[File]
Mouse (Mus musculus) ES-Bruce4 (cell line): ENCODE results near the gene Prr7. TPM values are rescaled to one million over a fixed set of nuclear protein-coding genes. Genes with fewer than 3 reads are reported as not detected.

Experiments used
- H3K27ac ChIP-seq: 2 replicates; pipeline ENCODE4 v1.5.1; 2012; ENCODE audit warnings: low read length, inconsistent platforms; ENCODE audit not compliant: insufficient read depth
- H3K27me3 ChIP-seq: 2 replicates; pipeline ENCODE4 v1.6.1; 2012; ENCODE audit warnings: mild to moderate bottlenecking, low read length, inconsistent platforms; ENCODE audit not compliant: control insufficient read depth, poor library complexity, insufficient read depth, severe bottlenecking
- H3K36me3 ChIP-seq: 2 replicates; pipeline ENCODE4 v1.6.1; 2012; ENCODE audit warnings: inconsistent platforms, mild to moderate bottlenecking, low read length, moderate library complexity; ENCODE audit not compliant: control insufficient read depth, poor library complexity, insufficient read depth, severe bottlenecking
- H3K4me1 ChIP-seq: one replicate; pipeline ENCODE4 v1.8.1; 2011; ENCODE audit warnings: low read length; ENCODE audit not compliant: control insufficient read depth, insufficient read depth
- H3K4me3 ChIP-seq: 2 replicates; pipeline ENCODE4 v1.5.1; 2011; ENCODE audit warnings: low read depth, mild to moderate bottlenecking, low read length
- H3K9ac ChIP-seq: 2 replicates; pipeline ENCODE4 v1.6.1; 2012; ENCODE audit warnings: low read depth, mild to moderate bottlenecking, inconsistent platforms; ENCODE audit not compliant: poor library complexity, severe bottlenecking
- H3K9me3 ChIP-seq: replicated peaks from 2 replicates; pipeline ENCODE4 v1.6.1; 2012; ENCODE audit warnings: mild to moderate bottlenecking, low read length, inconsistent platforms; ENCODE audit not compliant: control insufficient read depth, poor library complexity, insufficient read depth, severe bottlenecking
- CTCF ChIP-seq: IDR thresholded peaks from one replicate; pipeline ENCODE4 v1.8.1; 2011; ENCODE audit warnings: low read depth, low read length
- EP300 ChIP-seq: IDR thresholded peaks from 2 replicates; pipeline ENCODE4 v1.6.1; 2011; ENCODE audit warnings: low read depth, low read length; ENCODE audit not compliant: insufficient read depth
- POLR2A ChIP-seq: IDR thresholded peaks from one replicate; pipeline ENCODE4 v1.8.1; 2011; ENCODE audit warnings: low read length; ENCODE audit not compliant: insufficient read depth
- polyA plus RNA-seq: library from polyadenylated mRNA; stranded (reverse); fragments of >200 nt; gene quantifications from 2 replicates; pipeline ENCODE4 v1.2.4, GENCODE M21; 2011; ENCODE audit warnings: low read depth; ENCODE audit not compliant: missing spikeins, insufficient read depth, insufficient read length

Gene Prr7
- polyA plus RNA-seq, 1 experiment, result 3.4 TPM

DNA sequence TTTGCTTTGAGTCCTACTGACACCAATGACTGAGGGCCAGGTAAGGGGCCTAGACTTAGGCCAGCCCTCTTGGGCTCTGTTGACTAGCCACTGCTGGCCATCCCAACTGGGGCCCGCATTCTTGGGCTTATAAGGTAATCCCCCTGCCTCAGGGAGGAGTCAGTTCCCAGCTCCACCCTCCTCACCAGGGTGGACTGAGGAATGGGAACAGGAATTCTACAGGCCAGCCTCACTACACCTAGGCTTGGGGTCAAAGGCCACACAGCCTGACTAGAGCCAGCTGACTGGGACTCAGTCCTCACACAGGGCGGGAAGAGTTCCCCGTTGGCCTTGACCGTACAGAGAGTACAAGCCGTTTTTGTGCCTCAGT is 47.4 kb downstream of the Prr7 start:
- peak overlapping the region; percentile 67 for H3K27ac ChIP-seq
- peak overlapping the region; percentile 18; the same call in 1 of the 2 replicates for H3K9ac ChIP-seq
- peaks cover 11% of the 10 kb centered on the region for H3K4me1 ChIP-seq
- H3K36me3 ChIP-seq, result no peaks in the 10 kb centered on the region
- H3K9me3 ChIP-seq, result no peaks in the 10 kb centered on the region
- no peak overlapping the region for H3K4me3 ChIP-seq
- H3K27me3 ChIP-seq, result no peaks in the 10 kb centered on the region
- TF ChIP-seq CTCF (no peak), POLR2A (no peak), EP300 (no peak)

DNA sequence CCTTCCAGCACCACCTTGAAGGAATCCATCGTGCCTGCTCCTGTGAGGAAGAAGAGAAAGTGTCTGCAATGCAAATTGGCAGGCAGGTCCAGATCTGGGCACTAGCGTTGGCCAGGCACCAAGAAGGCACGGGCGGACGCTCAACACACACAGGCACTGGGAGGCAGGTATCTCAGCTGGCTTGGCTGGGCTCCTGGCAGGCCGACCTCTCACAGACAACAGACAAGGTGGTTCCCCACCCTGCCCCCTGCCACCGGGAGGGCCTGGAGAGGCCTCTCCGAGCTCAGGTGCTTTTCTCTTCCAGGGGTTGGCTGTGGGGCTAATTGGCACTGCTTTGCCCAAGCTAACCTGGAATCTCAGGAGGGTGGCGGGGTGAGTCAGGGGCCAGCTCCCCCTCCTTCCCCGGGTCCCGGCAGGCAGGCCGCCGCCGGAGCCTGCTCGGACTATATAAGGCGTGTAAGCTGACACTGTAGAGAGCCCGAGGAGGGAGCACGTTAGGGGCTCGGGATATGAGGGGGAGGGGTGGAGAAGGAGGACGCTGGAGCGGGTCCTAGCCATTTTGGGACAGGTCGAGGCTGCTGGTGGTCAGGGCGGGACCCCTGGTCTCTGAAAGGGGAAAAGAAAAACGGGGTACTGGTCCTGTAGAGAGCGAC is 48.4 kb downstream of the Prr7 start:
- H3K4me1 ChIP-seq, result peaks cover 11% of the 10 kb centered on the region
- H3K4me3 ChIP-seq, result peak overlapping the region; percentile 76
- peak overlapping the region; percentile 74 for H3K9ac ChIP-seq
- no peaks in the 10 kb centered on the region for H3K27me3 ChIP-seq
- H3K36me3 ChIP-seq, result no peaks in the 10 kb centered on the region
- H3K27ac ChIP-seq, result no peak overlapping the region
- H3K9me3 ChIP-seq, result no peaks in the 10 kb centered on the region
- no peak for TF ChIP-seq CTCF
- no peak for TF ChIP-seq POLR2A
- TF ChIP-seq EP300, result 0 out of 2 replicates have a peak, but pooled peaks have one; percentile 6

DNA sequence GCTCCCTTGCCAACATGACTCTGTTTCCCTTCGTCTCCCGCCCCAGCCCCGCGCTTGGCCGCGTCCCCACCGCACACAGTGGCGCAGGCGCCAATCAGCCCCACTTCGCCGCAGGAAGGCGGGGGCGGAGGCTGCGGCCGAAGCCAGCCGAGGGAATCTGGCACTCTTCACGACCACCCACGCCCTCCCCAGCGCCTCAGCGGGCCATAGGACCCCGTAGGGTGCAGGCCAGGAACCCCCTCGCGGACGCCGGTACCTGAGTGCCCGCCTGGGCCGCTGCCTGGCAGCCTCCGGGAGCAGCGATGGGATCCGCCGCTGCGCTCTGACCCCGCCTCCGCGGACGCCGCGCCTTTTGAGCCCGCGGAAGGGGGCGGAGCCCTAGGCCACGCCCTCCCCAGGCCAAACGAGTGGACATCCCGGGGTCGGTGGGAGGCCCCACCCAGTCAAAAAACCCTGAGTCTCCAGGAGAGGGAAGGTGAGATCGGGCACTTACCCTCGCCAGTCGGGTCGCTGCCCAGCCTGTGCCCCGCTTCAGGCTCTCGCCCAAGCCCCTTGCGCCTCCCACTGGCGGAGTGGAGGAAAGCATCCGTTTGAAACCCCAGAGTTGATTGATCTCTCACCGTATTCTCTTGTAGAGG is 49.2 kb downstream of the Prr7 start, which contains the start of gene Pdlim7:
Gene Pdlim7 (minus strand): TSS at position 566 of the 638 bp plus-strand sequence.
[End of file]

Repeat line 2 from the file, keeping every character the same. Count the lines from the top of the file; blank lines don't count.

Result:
Experiments used